The UK is turning green! Greenhouse gas emissions are falling and more renewable energy sources are being used than ever before. For the first time in history, 2017 marked the year where green energy power sources out-produced all eight nuclear power stations combined in the UK.
This is a monumental achievement in Britain’s history and sets the bar for the rest of Europe and the world. So, does this spell the end for nuclear power?
First off, what can be considered renewable energy resources?
Renewable energy is simply electricity generated from power sources that are not depleted when utilized. These include wind, solar, hydropower, geothermal, and biomass sources. Wind and hydropower generate electricity by rotating turbines that are kept in motion by air and water currents. Solar and geothermal power sources operate natural heat sources (i.e. the sun, and the earth’s natural heat), and biomass energy utilizes replenishable organic material from plants and animals to release stored chemical energy by either burning directly or converting to liquid biofuels.
The main difference between traditional and renewable energy sources is whether there is a finite amount of source material available or an infinite amount. Fossil fuels, for example, are a non-renewable energy source since the earth only has so much. Basically, there is only so much oil to be pumped. Coal is another example of a finite resource as when one piece of coal is burned, it’s gone forever. Renewable resources like wind and solar power have no limit to the amount of times they can be used to generate power, and as an added bonus, produce zero greenhouse gas emissions. As long as the sun rises and the currents of the air and sea flow, there is an unlimited amount of energy that can be harnessed with little ill effects.
How is the UK Going Green?
Britain’s greenhouse gas emissions overall dropped by 3% last year continuing an encouraging trend since 2004, with energy production sectors reporting 8% drops in CO2 emissions as coal use declines in favor of renewable energy resources. Air pollutants from the transportation sector and medium-large transport companies stayed steady, however, which suggests the adoption of electric vehicles and smaller-scale renewables still has a lot of room to grow.
A UK Power study states, “…for the first time ever, the UK’s network of wind farms and solar panels generated more energy than the combined efforts of the UK’s eight nuclear power stations.” Green Party leader Caroline Lucas is suggesting that “this could be the beginning of the end for nuclear power.”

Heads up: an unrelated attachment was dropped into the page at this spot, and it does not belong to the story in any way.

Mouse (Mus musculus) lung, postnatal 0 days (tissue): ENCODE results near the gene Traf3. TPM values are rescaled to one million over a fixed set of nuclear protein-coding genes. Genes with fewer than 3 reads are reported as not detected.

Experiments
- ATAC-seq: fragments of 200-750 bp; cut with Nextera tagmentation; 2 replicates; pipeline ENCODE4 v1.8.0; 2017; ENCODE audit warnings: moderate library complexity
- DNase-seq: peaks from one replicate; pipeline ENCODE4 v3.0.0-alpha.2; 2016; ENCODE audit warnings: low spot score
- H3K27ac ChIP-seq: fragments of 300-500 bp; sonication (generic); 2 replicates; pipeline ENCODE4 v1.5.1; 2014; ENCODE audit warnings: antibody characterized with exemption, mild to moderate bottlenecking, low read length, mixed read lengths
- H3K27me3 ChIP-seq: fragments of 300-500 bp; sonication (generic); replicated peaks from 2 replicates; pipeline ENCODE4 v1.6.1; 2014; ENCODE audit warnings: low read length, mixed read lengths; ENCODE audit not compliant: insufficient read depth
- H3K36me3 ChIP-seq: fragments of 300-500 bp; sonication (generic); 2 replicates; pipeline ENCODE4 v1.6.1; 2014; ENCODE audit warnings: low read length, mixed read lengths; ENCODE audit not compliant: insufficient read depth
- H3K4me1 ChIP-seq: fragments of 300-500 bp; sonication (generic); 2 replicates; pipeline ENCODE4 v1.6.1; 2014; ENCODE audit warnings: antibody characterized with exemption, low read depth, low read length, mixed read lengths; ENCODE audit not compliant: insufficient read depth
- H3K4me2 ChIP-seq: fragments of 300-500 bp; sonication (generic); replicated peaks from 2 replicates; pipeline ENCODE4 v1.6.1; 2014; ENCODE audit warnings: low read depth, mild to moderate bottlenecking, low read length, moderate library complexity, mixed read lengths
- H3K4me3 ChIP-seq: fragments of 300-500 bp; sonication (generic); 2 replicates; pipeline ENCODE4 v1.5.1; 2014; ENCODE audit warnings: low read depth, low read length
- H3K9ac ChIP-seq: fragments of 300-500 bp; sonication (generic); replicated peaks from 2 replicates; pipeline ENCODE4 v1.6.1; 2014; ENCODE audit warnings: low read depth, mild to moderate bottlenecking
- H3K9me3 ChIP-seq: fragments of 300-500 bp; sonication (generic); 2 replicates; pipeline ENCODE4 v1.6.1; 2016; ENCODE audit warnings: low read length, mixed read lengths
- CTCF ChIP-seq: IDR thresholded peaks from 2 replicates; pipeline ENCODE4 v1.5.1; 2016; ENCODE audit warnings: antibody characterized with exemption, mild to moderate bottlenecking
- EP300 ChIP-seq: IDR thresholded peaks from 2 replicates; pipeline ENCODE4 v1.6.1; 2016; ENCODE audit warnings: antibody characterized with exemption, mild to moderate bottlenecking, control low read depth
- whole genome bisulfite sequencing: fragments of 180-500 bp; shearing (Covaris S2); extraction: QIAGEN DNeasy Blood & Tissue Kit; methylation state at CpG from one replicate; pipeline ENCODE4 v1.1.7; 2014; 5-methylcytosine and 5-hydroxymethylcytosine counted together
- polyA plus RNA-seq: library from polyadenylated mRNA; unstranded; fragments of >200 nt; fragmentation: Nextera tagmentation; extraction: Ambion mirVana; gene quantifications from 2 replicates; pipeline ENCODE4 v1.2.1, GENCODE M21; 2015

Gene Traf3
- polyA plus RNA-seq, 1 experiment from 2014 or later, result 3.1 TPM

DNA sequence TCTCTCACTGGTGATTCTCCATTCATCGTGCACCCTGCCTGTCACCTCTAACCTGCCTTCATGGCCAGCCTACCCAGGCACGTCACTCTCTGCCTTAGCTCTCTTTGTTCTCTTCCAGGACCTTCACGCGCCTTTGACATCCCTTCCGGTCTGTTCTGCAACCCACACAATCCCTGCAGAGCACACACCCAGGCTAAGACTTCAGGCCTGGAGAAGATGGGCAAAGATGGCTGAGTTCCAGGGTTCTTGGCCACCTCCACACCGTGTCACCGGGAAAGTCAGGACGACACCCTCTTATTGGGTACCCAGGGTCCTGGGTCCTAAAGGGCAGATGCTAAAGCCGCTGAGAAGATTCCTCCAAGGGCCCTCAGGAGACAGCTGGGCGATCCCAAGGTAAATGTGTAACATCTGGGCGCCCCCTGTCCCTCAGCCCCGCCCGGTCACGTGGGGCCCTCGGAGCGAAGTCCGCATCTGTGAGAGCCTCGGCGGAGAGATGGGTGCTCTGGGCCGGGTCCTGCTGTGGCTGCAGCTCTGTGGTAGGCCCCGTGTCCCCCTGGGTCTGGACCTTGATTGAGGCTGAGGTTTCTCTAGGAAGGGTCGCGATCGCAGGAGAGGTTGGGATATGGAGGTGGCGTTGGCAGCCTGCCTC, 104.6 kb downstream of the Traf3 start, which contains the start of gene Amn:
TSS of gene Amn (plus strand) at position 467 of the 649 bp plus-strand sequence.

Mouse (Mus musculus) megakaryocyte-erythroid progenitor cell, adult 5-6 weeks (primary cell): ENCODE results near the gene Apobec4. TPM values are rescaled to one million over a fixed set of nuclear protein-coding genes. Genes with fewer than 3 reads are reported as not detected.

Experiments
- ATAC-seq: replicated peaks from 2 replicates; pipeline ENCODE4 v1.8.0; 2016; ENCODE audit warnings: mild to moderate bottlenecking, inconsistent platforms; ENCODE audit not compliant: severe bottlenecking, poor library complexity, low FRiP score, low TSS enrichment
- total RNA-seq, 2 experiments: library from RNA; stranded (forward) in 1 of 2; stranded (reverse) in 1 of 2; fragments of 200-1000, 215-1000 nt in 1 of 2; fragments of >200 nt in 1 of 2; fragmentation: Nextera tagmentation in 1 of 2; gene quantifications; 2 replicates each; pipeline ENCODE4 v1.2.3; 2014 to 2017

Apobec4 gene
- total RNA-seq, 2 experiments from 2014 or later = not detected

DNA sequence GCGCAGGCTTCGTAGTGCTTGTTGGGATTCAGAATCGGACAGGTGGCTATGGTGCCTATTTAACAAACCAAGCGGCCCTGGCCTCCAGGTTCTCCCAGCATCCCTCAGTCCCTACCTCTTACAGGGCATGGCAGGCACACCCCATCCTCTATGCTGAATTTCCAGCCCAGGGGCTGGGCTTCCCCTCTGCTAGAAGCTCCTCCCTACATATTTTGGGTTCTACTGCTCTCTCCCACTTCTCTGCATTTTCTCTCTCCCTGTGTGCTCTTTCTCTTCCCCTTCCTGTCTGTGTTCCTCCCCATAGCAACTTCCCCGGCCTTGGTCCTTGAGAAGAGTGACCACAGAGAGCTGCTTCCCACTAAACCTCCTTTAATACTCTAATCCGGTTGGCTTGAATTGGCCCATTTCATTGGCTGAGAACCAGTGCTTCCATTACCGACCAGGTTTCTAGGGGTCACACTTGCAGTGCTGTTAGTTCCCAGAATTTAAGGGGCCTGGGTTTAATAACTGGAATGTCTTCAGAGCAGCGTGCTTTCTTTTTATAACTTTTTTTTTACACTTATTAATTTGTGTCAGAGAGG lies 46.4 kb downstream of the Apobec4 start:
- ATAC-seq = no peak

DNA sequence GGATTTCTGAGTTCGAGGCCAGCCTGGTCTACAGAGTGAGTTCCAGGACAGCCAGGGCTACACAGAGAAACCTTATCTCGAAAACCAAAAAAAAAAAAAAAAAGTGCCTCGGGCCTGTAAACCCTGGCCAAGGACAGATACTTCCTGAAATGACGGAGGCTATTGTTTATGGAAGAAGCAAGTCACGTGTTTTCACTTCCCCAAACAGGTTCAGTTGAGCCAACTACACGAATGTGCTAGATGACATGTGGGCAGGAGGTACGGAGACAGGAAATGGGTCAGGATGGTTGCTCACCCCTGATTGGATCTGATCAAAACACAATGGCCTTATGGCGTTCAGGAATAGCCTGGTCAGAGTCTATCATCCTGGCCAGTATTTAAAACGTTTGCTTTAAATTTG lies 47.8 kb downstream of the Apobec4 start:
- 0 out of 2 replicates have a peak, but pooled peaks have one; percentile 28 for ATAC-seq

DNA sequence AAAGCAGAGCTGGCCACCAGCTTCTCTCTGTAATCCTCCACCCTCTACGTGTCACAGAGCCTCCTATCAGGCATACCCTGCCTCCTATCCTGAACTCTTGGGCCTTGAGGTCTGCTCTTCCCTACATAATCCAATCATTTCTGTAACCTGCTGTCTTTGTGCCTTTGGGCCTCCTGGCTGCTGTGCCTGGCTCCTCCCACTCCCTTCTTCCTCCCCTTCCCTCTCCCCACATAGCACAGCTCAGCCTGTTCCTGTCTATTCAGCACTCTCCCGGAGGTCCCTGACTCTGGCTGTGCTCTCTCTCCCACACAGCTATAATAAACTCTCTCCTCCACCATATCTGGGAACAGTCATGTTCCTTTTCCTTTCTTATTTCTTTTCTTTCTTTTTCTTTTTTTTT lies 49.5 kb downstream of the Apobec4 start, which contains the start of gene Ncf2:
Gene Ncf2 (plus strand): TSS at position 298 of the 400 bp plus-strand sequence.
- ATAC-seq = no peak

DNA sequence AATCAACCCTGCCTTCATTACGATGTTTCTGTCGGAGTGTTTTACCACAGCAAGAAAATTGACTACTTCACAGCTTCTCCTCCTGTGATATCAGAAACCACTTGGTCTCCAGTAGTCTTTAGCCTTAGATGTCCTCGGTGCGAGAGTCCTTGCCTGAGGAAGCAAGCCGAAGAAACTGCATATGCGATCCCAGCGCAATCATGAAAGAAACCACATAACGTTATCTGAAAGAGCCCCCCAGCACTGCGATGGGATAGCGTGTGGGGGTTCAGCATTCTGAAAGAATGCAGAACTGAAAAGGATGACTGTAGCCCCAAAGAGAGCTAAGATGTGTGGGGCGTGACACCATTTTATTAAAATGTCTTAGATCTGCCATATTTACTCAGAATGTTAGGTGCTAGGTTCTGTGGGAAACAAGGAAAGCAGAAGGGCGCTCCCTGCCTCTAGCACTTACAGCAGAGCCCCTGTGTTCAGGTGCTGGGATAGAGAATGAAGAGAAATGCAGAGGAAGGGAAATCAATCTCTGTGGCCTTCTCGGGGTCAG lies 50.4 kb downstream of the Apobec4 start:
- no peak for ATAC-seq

But declaring a death sentence for nuclear power could be a little premature.
The Department for Business, Energy and Industrial Strategy reports “…renewables generated 18.33 terawatt hours (TWh) of energy to nuclear’s 16.69TWh in 2017…”, but new solar and hydropower installations, optimal wind conditions, and low nuclear power output towards the end of last year all played a large part in renewable energy generation edging out nuclear.
UK Power continues, “Gas also saw a slight drop in its share of generation but is still far and away the UK’s number one source of electricity production at 36.12 TWh.”
Greenpeace commented on the Department of Business, Energy and Industrial Strategy figures by stating that “…the [UK] government should capitalise on its lead in renewables” and to “stop wasting time and money propping up nuclear power” – which references to the Conservative-backed project developments like Hinckley Point C and increasing small module reactors (SMRs) funding, while government subsidies end for onshore wind farms.
How can I contribute to the Green Energy movement?
Switching to renewable energy sources will benefit everyone in the long run. Despite cheaper and more efficient green energy equipment becoming increasingly available – the problem right now is the initial cost of investment to go green on an individual consumer level. The cost varies greatly depending on whether you want to generate your own electricity at home, or if prefer to sign up for a green energy tariff program.
Solar panel installation costs vary and often depend upon both the size and output of the panels themselves and the total amount of electricity you are looking to generate. The average household will find that a 3.5kWp system will be more than enough, which will cost around £6,500 to install, but smaller systems are available starting around £2,500, while larger systems can cost well over £15,000.
Some power companies do have free solar panel installation programs, however, so it’s always worth researching before you agree to pay the whole install amount.
Once your solar pv system is installed, depending on its size, expect a reduction of 50% or more off your annual power bills. Plus, you could even come out ahead by selling any unused power back to National Grid through a feed-in tariff plan that could earn you as much as 4.5p per kWh cash back.
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Green energy in the UK is booming and is expected to only increase in the years to come, so take advantage of the government subsidies while they last! Even if investing in renewable energy isn’t an option for you, the UK as a whole is becoming more and more green, which will help all of us in the long run.